Episode 13: Addressing A Peach Tree Dilemma

About This Episode

In this week’s episode, Steve Bender, also known as Southern Living's Grumpy Gardener, helps a reader with a peach tree dilemma. Plus, why you should consider the Fringe Tree.

Question: Our peach tree gets lots of fruit, but they're shaped like frisbees. When they ripen, they all get mold and fall off. What are we doing wrong?

Grumpy Gardener Answer: Well, this sounds a lot worse than it is. The peaches that are shaped like frisbees, that's the way this particular type of tree is, and I don't know how you got it. But .. it's a type of tree that originates in Japan, got shipped over here, and because they're flat on the edges, a lot of people refer to them as donut peaches. Some people call them flying saucer peaches, because they're shaped kind of like a tire, but that doesn't affect how they taste, or how you would use them at all. That's just the way that they grow. And they're kind of a novelty.

So, the first thing you want to do if you see any disease peaches on your tree – or you see fallen ones that are on the ground, rotting – you want to pick those up as soon as you can and throw them out with the trash. The fungus that caused them to rot in the first place is on the fruits that are on the ground and on the diseased fruits that are still on the tree. So get rid of that disease. I'm going to tell you three things that you can do to stop your tree from getting disease other than just picking up old fruit:

  1. In the winter, go to the garden center or home center, get yourself a bottle of this stuff called dormant oil, and you mix that with water according to the directions on the label, and you spray your entire tree, all the trunks, all the branches, everything. What that does is, a lot of these disease spores can live over the winter on the tree. The dormant oil will coat them and hopefully kill them.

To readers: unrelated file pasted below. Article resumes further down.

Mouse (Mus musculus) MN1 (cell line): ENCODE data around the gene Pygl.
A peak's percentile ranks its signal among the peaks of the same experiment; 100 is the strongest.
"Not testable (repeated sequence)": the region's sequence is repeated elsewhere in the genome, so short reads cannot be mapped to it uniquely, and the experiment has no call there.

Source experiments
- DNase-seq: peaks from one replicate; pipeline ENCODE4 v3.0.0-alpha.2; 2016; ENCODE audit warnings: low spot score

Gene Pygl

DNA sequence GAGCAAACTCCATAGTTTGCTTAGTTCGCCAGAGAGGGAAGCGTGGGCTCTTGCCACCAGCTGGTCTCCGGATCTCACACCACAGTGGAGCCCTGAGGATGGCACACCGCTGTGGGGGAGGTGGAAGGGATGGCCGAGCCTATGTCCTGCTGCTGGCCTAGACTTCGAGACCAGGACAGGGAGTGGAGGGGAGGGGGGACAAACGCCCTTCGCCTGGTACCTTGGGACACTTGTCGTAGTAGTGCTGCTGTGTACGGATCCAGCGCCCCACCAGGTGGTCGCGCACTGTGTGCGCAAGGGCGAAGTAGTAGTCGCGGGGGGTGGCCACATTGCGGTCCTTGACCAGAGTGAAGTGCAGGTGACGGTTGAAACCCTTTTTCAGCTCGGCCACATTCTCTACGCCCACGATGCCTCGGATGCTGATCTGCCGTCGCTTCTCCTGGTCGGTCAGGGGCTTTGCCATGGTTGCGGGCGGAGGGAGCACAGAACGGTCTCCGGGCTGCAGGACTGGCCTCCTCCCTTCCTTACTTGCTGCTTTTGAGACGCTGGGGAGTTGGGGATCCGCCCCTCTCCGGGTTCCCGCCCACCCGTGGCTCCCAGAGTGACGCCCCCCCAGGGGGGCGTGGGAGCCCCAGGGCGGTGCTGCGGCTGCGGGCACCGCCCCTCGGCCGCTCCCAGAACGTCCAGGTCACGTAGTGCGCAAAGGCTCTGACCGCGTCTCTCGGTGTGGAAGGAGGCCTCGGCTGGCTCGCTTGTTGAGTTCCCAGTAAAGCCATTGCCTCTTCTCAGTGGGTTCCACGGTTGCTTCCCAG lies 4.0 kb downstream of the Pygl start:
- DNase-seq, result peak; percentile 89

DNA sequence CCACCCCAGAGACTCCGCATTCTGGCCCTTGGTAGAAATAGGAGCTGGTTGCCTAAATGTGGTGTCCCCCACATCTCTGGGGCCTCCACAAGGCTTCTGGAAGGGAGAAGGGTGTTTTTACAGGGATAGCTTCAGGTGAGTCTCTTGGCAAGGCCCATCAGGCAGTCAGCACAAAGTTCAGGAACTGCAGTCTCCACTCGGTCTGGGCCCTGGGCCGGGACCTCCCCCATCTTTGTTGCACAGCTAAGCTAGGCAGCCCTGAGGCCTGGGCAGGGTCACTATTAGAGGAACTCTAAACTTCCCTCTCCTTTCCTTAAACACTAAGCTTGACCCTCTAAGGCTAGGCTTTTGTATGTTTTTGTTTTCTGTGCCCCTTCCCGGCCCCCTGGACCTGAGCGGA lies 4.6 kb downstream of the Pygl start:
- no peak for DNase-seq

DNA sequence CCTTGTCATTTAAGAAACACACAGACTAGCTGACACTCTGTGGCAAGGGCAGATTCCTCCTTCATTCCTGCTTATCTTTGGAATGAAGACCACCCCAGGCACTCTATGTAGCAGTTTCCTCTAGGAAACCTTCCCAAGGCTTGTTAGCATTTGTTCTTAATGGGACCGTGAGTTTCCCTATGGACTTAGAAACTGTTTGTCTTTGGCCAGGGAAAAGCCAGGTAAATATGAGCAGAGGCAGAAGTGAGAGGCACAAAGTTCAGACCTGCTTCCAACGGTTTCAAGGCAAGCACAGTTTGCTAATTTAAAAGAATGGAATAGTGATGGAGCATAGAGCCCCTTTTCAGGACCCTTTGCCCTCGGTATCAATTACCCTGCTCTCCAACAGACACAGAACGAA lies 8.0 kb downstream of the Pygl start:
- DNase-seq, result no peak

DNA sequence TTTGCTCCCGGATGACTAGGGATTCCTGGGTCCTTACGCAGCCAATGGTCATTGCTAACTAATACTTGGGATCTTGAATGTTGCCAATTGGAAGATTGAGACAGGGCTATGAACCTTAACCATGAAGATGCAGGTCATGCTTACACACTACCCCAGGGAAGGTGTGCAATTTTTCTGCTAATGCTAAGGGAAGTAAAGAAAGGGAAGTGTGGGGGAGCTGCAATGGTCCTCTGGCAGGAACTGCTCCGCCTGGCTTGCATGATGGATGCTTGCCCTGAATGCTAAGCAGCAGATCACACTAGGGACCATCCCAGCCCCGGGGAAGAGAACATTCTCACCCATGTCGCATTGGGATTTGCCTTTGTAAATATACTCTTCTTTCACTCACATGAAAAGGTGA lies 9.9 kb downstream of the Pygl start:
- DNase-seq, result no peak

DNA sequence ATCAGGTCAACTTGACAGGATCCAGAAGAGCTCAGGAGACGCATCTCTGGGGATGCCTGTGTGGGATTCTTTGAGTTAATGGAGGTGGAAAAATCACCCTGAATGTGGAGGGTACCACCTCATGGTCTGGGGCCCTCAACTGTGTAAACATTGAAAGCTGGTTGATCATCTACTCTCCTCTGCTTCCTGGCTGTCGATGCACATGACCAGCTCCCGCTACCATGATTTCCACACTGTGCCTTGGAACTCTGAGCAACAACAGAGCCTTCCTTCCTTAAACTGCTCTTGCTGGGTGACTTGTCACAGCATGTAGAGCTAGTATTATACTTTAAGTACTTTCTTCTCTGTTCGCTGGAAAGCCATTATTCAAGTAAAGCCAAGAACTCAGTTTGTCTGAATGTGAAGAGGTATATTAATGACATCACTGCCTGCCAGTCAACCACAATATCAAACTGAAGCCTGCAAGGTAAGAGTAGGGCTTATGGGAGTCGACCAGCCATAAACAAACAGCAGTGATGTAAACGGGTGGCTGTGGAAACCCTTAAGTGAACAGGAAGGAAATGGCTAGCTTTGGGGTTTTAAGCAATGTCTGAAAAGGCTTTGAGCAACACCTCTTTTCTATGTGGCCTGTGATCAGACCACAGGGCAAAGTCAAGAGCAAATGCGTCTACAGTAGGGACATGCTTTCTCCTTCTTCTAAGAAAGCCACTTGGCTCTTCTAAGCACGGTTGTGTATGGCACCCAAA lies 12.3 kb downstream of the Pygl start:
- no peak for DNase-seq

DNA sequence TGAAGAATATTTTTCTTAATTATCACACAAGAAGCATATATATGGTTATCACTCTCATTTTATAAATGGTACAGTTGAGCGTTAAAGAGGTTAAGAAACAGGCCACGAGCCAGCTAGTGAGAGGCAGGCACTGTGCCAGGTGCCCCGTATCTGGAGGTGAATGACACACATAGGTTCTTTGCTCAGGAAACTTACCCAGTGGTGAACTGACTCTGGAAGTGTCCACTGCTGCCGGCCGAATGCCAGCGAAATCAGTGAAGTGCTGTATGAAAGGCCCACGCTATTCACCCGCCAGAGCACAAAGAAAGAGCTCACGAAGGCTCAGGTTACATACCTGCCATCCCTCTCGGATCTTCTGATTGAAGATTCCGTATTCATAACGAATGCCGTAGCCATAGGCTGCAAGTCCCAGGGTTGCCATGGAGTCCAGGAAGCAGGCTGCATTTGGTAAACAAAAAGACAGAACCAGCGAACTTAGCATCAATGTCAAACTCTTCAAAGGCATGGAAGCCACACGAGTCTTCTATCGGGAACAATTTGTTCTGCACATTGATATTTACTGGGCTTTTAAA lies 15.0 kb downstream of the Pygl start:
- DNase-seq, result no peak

2. Now once the tree starts to bloom, you need to start a fungicide program. And what that involves is using one of two fungicides. You can use liquid copper fungicide or you can use a fungicide called daconil, which is spelled D-A-C-O-N-I-L. Again, according to label directions. You start spraying them as soon as the tree comes into bloom, and then you wait about three weeks, and you spray 'em again.

  3. Spray them again in about another three weeks, all the way up until the time that it's ready to pick. And this will control the disease.

Plant Of The Week

Fringe Tree

A fringe tree is a native tree to the South and Midwest. And all I'm going to suggest is that if you've been having problems growing dogwood trees and they're dying on you, try this as a substitute, it goes by a couple of different names. One is called the whitefringe tree because the flowers are white. It also goes by the name of Grancy Greybeard or 'Old Man's Whiskers'. And that's because the flowers just kind of hang down in these strands beneath the branches, and they're really, really pretty. But might look like an old man's beard just hanging there on the tree branch. And they do have a nice, sweet, fragrance and it's a real pretty tree. It's not a big tree, it's not a fast-growing tree. Grows to be about 15 feet tall and wide, so it's easy to fit into your yard. It doesn't have the same kind of disease problems that dogwoods have and so what you want to do is you plant this in well-drained soil, and put it in either sun or part-sun. And as an extra bonus, in the fall, its leaves will turn a nice yellow color, so then get two seasons of interest.

Related: 3 White-Flowering Trees That Replace Bradford Pear

About Ask Grumpy

Ask Grumpy is a new podcast featuring Steve Bender, also known as Southern Living’s Grumpy Gardener. For more than 20 years, Grumpy has been sharing advice on what to grow, when to plant, and how to manage just about anything in your garden. Tune in for short episodes every Wednesday and Saturday as Grumpy answers reader questions, solves seasonal conundrums, and provides need-to-know advice for gardeners with his very Grumpy sense of humor. Be sure to follow Ask Grumpy on Apple PodcastsSpotify, or wherever you listen so you don't miss an episode.

Editor’s Note: Please be mindful that this transcript does not go through our standard editorial process and may contain inaccuracies and grammatical errors.

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